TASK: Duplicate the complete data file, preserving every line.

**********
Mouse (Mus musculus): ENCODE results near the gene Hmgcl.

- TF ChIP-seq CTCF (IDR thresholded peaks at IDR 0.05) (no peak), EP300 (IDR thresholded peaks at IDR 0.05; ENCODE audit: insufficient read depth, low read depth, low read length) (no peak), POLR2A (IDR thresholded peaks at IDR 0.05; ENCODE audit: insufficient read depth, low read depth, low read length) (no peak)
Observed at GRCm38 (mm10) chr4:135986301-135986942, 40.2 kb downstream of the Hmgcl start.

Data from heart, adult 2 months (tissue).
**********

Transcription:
Mouse (Mus musculus): ENCODE results near the gene Hmgcl.

- TF ChIP-seq CTCF (IDR thresholded peaks at IDR 0.05) (no peak), EP300 (IDR thresholded peaks at IDR 0.05; ENCODE audit: insufficient read depth, low read depth, low read length) (no peak), POLR2A (IDR thresholded peaks at IDR 0.05; ENCODE audit: insufficient read depth, low read depth, low read length) (no peak)
Observed at GRCm38 (mm10) chr4:135986301-135986942, 40.2 kb downstream of the Hmgcl start.

Data from heart, adult 2 months (tissue).